Wednesday, U.S. Attorney Barbara L. McQuade announced the arrests of 44 people across Metro Detroit after a large scale drug and health care fraud bust.
The 13-count indictment charges the defendants with a drug conspiracy involving prescription drugs, controlled substances and other drugs.
McQuade said today's arrest included: seven doctors, four pharmacists, three home health agency owners and one physician's assistant amongst many others.
They are all accused of defrauding insurance companies out of more than $40 million through an elaborate prescription drug scheme.
"The merger of health care fraud and drug trafficking is a disturbing trend that is not only robbing taxpayers, but also fueling addictions to prescription drugs," said McQuade. "Prescription drug abuse has become a national epidemic, with more Americans dying from overdoses than from gunshot wounds."
The government says the scheme was rooted in southeastern Michigan but stretched 250 miles southeast to Youngstown, Ohio, where many addictive painkillers were sold on the street.
The arrests came one day after 13 defendants were added to an indictment against Canton Township pharmacist Babubhai "Bob" Patel.
Patel is charged with overseeing a health care fraud and drug distribution ring at the 21-plus pharmacies he owned and controlled in and around Detroit.
McQuade says Wednesday's arrests are separate from the Patel case but highlight the wide spread problems of drug and health care fraud in Michigan.
She says drug rings are using recruiters to look for low-income individuals on either Medicare, Medicaid, or who have private insurance.
The recruiters lure participants with the promise of making extra cash for their part in the scheme.
These people are then taken to fraudulent doctors who write prescriptions for drugs like, oxycodone, Vicodin, Lortab, Xanax, and cough syrups with codeine.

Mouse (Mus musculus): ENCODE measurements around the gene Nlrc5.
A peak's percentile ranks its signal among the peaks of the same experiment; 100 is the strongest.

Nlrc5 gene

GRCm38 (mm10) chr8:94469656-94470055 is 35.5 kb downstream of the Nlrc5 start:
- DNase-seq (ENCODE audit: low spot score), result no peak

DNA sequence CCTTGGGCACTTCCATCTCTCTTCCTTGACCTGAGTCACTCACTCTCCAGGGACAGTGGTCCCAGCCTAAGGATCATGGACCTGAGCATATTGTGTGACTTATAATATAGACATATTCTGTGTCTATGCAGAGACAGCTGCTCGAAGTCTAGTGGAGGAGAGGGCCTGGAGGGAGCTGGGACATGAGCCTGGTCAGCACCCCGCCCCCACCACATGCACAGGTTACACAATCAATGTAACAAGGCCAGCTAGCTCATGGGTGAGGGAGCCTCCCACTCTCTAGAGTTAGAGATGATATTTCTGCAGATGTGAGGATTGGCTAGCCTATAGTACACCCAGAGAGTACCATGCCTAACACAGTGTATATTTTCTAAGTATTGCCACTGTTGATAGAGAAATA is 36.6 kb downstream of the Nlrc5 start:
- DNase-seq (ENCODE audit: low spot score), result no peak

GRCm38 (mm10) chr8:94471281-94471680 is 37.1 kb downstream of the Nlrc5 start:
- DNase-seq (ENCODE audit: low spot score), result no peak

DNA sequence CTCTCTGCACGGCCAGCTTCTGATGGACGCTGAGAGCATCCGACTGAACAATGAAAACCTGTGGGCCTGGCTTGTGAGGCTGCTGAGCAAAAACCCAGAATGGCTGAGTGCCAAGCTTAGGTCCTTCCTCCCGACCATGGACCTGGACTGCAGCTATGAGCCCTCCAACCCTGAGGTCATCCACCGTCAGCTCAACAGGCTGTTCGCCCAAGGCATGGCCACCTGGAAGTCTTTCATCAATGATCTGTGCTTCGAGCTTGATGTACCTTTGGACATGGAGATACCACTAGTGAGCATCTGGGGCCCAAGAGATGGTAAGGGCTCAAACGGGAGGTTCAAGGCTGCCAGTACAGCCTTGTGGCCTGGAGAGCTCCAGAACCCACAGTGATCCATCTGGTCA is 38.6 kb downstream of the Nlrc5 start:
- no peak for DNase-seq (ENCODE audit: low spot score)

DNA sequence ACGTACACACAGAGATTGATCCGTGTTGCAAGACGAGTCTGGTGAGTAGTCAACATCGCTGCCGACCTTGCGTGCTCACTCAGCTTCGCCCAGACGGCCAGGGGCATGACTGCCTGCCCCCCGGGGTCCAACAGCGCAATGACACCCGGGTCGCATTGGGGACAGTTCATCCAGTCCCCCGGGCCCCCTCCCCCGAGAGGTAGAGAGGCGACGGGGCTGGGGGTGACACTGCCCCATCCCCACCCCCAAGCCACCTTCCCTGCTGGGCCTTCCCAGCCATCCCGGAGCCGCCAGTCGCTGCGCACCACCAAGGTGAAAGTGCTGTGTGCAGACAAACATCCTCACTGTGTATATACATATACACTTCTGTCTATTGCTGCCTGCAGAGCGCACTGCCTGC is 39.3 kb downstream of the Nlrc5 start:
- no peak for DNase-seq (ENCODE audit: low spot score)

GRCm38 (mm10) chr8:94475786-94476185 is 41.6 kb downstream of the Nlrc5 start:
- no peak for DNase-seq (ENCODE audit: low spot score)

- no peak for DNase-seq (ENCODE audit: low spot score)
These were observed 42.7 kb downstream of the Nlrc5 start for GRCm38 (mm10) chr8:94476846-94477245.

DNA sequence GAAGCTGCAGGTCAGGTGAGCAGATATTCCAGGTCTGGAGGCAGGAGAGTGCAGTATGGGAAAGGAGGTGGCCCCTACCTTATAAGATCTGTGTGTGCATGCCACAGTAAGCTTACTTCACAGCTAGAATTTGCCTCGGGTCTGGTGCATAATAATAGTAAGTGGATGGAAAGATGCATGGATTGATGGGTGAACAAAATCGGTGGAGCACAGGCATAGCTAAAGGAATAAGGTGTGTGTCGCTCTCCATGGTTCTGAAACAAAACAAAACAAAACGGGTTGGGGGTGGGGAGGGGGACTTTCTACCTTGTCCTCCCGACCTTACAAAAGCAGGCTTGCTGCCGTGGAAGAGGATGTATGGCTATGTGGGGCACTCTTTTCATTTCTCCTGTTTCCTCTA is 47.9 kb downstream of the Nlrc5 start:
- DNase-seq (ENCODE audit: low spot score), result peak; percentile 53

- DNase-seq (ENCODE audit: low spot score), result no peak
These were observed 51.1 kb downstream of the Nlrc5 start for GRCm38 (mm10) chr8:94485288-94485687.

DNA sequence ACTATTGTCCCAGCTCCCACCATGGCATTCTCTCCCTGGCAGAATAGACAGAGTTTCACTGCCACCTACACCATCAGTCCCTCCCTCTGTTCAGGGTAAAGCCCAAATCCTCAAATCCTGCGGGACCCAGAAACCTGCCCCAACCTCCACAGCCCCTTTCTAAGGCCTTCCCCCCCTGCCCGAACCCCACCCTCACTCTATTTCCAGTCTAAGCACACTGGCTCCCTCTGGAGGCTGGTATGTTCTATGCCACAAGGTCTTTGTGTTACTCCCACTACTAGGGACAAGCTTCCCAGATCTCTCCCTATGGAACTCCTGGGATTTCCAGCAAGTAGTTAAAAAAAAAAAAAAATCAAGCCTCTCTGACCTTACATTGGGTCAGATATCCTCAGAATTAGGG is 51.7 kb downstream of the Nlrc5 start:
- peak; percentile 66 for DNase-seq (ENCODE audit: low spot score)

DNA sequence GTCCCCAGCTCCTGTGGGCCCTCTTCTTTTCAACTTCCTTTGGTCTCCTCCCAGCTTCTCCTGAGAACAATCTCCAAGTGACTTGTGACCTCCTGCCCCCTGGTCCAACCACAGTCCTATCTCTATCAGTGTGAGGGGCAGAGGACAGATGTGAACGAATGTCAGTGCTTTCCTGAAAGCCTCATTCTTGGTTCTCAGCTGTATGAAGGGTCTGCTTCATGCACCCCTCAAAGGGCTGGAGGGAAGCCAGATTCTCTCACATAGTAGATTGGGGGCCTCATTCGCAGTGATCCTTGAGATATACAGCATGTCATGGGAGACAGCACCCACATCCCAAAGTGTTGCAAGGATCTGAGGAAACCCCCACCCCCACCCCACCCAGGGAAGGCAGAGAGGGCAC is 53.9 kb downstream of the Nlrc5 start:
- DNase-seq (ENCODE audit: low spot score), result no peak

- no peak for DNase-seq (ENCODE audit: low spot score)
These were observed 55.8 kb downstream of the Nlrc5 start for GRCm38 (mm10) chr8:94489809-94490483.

The medical professionals and health care agency owners would then bill the insurers for services supposedly provided to the patients.
In some cases, home health care owners paid physicians associated with the scheme kickbacks in exchange for prescriptions for patients.
The prescriptions are taken to a pharmacist who would also bill for dispensing the medications, despite the fact that the medications were medically unnecessary and, in many cases, never provided. Other times, the pharmacists accepted cash from the recruiters for filling and dispensing medications.
The drugs ultimately are sold on the street level across Metro Detroit and other states.
In some cases, McQuade said the pain killers can sell up to $60 a pill.
Prescription drug fraud puts a stain on the health care system and puts opiate drugs like Vicodin in the hands of children, she said.
"These arrests are the result of countless hours of hard work by the FBI and its law enforcement partners. We remain dedicated to pursuing and prosecuting any individuals who illegally exploit the health care system for their own personal gains," said FBI Special Agent in Charge Foley.